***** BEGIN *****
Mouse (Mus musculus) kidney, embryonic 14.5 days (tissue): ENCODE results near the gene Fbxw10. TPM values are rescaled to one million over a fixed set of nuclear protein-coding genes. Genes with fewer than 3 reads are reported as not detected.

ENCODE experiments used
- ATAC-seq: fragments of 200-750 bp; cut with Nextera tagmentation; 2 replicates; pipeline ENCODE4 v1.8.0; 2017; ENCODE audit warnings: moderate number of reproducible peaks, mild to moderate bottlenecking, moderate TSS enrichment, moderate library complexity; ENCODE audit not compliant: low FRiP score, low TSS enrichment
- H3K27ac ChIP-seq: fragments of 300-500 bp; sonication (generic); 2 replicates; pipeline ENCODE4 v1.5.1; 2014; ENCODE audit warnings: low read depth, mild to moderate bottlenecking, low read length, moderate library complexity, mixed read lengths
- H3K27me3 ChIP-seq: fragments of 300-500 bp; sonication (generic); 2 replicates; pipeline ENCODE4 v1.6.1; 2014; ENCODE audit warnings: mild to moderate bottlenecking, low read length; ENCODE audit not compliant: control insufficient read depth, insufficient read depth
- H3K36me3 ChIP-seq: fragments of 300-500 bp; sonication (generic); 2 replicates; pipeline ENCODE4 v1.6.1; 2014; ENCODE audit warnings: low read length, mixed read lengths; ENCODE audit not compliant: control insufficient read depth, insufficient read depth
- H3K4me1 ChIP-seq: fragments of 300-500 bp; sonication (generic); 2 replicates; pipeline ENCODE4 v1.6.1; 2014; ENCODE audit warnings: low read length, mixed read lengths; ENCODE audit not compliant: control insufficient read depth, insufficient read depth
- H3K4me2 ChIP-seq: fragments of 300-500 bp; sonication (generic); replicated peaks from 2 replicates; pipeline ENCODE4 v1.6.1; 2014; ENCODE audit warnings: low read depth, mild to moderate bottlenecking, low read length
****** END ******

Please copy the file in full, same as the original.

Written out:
Mouse (Mus musculus) kidney, embryonic 14.5 days (tissue): ENCODE results near the gene Fbxw10. TPM values are rescaled to one million over a fixed set of nuclear protein-coding genes. Genes with fewer than 3 reads are reported as not detected.

ENCODE experiments used
- ATAC-seq: fragments of 200-750 bp; cut with Nextera tagmentation; 2 replicates; pipeline ENCODE4 v1.8.0; 2017; ENCODE audit warnings: moderate number of reproducible peaks, mild to moderate bottlenecking, moderate TSS enrichment, moderate library complexity; ENCODE audit not compliant: low FRiP score, low TSS enrichment
- H3K27ac ChIP-seq: fragments of 300-500 bp; sonication (generic); 2 replicates; pipeline ENCODE4 v1.5.1; 2014; ENCODE audit warnings: low read depth, mild to moderate bottlenecking, low read length, moderate library complexity, mixed read lengths
- H3K27me3 ChIP-seq: fragments of 300-500 bp; sonication (generic); 2 replicates; pipeline ENCODE4 v1.6.1; 2014; ENCODE audit warnings: mild to moderate bottlenecking, low read length; ENCODE audit not compliant: control insufficient read depth, insufficient read depth
- H3K36me3 ChIP-seq: fragments of 300-500 bp; sonication (generic); 2 replicates; pipeline ENCODE4 v1.6.1; 2014; ENCODE audit warnings: low read length, mixed read lengths; ENCODE audit not compliant: control insufficient read depth, insufficient read depth
- H3K4me1 ChIP-seq: fragments of 300-500 bp; sonication (generic); 2 replicates; pipeline ENCODE4 v1.6.1; 2014; ENCODE audit warnings: low read length, mixed read lengths; ENCODE audit not compliant: control insufficient read depth, insufficient read depth
- H3K4me2 ChIP-seq: fragments of 300-500 bp; sonication (generic); replicated peaks from 2 replicates; pipeline ENCODE4 v1.6.1; 2014; ENCODE audit warnings: low read depth, mild to moderate bottlenecking, low read length